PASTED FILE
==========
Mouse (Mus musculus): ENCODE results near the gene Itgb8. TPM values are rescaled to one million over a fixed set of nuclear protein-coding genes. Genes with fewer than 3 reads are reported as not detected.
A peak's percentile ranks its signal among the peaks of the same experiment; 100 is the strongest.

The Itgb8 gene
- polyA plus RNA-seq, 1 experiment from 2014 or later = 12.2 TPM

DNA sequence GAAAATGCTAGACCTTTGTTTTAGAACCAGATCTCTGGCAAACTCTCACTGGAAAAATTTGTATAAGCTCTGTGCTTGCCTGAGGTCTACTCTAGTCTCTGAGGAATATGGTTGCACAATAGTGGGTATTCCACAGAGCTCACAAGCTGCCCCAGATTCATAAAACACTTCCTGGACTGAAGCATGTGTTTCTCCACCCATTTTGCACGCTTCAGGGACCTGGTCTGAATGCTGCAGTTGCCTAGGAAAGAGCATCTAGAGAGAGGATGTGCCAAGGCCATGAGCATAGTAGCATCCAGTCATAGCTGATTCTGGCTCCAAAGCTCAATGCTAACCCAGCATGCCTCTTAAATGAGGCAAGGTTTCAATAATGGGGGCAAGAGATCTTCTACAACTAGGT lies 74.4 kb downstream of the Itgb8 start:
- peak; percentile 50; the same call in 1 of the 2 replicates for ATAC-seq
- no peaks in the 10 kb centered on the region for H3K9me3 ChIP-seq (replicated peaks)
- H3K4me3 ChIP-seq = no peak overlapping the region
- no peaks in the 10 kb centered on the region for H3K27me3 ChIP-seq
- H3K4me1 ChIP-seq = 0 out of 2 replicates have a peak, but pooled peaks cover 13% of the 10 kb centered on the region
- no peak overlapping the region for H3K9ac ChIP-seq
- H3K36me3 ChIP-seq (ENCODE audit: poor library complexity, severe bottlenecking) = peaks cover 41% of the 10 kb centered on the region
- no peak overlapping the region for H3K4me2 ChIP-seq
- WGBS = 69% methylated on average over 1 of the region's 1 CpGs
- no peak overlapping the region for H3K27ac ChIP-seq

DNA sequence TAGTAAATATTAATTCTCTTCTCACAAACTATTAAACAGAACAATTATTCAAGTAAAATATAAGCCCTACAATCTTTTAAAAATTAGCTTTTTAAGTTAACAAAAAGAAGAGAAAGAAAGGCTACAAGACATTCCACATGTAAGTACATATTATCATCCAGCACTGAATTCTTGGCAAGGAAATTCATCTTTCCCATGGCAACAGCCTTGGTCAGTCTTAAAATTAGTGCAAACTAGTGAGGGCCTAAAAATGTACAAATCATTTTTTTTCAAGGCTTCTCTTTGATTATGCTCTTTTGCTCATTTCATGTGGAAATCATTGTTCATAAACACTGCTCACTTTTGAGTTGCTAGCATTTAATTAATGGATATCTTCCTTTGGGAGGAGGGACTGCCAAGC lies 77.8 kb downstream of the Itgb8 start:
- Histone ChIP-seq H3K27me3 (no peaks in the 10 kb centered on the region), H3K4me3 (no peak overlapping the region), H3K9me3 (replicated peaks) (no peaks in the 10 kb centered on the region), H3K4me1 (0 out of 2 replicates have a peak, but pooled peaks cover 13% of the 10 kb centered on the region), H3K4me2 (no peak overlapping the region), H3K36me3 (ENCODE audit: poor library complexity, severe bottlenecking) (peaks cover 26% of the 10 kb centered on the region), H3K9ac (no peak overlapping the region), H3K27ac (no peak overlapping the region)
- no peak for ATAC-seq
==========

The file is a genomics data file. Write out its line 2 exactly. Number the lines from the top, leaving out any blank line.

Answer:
A peak's percentile ranks its signal among the peaks of the same experiment; 100 is the strongest.